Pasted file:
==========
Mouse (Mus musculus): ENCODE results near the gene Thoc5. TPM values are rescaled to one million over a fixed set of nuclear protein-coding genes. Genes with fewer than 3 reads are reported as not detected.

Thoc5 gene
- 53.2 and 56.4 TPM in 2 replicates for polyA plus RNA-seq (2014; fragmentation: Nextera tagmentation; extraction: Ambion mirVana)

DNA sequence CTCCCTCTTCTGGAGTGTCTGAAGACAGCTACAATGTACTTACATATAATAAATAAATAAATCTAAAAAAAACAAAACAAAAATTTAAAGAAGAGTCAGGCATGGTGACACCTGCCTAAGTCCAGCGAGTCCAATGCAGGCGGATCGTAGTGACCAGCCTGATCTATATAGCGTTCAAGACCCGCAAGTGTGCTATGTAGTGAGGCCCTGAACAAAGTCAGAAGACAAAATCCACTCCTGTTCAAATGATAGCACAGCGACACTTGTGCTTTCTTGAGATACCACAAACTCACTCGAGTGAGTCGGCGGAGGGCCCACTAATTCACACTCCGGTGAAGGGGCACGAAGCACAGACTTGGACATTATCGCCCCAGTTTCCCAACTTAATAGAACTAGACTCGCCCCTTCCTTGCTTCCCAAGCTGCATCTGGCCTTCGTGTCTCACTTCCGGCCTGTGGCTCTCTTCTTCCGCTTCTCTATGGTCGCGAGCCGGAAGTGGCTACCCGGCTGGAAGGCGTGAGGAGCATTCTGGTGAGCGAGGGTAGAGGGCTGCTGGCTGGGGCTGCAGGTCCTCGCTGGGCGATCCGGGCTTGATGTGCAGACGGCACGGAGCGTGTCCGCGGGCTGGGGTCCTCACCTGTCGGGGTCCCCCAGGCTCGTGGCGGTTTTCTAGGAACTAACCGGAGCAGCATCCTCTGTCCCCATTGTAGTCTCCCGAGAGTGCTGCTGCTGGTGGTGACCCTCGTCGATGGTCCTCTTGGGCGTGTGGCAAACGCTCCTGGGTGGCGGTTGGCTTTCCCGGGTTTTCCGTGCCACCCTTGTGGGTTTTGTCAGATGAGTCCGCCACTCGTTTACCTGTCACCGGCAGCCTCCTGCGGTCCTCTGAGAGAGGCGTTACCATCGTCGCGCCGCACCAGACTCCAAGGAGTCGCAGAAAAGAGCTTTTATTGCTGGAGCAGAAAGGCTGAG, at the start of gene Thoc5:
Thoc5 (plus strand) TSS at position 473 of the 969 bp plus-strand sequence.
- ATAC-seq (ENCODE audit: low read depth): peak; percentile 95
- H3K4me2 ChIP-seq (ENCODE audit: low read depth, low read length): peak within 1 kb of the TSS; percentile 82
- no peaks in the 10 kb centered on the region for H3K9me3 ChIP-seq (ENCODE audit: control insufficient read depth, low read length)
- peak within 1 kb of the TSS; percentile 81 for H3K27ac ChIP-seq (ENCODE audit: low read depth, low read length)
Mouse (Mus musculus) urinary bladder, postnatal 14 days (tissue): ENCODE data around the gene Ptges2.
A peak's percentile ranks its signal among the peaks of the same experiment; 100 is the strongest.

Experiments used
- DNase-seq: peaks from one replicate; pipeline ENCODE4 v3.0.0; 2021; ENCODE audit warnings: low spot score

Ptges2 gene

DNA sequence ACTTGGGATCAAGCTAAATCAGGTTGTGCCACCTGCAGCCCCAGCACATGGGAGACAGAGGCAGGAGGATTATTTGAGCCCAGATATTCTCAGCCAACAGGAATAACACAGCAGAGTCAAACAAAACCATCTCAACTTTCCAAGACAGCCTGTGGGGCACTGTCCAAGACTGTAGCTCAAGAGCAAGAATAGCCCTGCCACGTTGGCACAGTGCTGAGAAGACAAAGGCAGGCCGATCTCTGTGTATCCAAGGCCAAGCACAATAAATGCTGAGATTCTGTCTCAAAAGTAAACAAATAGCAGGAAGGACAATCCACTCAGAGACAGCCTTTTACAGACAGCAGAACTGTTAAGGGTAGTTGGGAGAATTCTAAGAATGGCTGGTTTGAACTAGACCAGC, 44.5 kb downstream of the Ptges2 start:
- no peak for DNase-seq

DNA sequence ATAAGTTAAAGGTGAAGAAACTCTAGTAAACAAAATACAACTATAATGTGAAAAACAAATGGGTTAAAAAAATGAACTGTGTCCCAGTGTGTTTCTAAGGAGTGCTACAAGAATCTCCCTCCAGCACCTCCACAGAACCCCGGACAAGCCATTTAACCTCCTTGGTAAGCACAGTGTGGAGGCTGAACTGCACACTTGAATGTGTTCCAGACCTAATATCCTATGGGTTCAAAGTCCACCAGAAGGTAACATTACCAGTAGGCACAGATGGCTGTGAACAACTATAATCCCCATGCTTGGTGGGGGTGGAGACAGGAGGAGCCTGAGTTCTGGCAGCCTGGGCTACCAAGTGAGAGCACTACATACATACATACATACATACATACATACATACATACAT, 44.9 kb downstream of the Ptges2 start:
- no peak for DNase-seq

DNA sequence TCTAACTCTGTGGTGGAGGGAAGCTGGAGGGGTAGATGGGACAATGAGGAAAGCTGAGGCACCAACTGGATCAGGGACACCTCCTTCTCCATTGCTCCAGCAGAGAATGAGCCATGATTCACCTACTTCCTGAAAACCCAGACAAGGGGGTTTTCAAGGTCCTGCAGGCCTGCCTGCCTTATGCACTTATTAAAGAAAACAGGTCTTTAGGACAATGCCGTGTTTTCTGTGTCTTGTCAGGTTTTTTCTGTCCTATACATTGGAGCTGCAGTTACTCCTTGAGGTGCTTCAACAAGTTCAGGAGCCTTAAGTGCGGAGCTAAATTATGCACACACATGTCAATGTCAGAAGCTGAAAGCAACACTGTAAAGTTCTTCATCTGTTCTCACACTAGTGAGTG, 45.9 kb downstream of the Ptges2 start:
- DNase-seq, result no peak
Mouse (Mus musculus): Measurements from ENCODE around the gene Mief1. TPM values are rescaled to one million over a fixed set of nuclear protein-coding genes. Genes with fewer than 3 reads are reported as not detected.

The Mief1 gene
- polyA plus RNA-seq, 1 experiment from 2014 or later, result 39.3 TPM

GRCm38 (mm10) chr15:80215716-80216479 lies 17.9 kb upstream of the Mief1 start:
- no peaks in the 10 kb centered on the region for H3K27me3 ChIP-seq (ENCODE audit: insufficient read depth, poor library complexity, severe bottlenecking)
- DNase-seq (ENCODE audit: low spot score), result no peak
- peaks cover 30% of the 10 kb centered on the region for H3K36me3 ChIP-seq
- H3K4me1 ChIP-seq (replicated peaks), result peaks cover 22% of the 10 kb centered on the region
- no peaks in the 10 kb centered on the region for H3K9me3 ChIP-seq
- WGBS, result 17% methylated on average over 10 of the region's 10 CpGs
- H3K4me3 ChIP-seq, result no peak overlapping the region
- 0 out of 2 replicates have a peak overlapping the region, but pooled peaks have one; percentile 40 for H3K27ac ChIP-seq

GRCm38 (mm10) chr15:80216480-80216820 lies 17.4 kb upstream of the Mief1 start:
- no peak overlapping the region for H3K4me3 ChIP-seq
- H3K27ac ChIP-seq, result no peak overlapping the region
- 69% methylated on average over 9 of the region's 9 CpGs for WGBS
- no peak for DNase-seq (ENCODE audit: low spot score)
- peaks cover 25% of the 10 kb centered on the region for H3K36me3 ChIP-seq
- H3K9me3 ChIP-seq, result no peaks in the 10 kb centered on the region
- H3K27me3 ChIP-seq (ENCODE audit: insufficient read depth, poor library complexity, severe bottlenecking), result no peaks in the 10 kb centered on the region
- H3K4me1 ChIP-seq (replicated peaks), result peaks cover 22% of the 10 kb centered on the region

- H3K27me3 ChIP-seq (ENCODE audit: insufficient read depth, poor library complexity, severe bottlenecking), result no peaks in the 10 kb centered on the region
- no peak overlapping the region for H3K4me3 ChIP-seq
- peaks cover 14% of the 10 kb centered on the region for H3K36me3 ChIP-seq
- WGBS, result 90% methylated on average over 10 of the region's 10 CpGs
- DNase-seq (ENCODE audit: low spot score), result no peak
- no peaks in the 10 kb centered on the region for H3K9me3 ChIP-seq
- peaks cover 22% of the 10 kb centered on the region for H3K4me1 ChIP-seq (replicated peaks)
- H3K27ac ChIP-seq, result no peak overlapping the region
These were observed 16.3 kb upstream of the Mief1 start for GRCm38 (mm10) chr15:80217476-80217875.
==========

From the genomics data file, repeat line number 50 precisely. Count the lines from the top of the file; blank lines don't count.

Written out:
These were observed 16.3 kb upstream of the Mief1 start for GRCm38 (mm10) chr15:80217476-80217875.